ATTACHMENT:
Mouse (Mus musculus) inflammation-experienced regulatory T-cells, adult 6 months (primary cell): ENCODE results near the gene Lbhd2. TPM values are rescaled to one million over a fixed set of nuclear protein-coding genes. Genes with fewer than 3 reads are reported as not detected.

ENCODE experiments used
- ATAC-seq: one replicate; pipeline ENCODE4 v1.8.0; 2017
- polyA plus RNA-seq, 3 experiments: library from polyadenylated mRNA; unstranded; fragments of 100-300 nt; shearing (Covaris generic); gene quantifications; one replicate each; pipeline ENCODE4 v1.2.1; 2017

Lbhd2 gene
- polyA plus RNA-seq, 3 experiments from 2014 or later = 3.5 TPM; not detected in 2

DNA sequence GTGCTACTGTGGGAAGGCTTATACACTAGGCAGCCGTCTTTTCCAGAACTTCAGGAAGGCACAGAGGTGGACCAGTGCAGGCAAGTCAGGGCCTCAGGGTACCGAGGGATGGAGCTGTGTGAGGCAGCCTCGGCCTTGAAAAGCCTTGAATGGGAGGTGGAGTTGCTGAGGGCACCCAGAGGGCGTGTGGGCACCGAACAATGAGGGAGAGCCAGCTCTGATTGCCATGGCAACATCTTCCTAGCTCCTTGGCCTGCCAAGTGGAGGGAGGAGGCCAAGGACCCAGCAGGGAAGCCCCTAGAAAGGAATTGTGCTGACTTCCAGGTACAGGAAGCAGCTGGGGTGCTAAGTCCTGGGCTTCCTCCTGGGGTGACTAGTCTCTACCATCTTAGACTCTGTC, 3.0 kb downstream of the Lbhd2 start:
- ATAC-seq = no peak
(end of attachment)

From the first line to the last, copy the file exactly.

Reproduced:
Mouse (Mus musculus) inflammation-experienced regulatory T-cells, adult 6 months (primary cell): ENCODE results near the gene Lbhd2. TPM values are rescaled to one million over a fixed set of nuclear protein-coding genes. Genes with fewer than 3 reads are reported as not detected.

ENCODE experiments used
- ATAC-seq: one replicate; pipeline ENCODE4 v1.8.0; 2017
- polyA plus RNA-seq, 3 experiments: library from polyadenylated mRNA; unstranded; fragments of 100-300 nt; shearing (Covaris generic); gene quantifications; one replicate each; pipeline ENCODE4 v1.2.1; 2017

Lbhd2 gene
- polyA plus RNA-seq, 3 experiments from 2014 or later = 3.5 TPM; not detected in 2

DNA sequence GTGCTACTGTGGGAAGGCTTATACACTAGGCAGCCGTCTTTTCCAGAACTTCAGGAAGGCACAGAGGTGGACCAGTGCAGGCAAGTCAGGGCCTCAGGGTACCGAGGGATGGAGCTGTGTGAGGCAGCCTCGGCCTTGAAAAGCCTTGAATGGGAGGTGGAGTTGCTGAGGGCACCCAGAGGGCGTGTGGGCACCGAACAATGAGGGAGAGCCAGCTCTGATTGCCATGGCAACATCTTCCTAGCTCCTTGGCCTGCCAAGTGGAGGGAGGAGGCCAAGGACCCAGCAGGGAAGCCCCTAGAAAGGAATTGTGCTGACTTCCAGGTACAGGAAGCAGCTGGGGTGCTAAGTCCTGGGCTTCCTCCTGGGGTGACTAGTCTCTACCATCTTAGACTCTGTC, 3.0 kb downstream of the Lbhd2 start:
- ATAC-seq = no peak